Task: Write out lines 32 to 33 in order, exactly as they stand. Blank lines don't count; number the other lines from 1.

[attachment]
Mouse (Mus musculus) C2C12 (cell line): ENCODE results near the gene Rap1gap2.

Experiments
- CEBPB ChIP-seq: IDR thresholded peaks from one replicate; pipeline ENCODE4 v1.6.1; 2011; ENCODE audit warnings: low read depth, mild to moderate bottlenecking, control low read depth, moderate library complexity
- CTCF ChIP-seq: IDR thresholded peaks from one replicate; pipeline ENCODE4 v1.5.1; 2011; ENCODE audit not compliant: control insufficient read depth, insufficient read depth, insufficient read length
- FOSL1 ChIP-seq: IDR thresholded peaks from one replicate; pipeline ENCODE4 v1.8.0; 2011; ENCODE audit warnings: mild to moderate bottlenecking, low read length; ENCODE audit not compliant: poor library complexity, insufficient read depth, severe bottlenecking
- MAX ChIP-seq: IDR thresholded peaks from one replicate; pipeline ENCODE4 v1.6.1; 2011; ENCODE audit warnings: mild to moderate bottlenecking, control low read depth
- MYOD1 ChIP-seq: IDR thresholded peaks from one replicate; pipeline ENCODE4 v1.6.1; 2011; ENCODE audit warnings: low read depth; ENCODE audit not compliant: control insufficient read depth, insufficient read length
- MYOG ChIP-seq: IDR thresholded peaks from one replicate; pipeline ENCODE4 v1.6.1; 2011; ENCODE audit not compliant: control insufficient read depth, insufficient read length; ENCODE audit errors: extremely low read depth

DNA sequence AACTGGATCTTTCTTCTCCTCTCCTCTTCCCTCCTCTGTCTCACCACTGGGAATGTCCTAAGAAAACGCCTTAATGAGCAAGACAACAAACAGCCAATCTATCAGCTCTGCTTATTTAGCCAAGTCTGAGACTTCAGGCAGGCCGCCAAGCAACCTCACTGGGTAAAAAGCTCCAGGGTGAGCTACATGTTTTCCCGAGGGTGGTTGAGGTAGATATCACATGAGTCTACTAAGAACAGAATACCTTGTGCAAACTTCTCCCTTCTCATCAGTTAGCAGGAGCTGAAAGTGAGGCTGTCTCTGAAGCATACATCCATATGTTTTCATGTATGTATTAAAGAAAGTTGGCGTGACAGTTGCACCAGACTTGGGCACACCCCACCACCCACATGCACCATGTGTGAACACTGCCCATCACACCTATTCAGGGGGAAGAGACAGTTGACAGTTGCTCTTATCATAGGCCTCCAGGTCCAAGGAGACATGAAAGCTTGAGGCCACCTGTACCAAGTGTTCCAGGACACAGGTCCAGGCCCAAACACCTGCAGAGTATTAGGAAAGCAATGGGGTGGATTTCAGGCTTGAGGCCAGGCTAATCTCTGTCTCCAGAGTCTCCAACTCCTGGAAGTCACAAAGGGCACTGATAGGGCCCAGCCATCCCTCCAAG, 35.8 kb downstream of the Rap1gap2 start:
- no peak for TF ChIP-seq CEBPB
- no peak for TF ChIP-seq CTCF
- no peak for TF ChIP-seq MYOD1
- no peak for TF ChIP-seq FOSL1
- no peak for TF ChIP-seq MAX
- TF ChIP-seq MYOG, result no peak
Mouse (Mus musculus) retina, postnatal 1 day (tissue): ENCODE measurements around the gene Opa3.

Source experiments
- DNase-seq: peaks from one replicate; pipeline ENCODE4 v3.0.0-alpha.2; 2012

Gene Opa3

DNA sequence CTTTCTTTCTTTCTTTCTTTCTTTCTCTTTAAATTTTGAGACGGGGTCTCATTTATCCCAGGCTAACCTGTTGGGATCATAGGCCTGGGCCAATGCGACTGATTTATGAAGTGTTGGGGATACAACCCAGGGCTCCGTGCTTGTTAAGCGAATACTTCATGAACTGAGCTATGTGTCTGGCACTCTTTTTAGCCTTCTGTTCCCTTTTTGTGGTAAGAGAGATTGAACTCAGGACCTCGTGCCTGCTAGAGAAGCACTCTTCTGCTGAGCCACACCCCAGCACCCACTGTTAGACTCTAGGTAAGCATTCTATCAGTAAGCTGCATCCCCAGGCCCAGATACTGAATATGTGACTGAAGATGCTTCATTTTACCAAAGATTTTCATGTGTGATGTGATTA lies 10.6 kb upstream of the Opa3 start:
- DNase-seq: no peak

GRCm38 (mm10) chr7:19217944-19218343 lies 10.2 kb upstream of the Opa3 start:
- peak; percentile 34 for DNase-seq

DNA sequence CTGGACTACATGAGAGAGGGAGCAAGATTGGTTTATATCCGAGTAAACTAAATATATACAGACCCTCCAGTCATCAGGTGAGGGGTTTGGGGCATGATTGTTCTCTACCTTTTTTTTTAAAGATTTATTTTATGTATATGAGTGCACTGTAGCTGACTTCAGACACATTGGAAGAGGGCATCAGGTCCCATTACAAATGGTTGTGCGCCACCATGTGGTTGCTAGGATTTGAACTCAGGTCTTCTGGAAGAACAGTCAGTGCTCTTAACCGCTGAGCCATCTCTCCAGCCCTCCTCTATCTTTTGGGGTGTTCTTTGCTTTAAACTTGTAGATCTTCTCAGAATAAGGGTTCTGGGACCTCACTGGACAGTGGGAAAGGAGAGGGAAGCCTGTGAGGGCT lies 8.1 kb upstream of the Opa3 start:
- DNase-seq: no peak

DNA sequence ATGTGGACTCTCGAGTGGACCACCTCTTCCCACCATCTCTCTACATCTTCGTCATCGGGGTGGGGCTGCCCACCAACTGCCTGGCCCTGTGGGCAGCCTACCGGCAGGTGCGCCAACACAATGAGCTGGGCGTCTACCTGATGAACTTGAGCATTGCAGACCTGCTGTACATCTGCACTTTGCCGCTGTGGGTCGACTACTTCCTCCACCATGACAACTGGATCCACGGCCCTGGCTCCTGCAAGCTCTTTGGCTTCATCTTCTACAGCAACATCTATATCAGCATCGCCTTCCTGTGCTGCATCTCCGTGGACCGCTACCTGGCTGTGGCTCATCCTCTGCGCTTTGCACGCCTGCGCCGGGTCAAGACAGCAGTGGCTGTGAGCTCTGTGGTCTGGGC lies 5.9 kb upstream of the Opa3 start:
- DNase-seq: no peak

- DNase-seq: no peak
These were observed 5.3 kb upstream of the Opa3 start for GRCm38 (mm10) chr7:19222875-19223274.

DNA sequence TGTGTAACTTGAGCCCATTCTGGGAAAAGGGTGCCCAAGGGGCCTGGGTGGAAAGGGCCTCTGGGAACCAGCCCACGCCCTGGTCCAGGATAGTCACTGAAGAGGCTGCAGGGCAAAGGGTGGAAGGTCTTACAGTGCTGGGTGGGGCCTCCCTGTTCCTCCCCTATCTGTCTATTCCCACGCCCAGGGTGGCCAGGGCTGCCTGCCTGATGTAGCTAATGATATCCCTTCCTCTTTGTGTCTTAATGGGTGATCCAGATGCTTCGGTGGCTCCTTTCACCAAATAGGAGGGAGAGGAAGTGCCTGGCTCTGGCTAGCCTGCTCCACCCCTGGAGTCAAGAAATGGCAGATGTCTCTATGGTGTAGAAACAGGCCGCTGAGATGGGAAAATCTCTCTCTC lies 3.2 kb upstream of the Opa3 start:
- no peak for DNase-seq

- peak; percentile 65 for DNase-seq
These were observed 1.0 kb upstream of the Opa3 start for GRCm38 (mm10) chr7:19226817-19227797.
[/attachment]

- peak; percentile 65 for DNase-seq
These were observed 1.0 kb upstream of the Opa3 start for GRCm38 (mm10) chr7:19226817-19227797.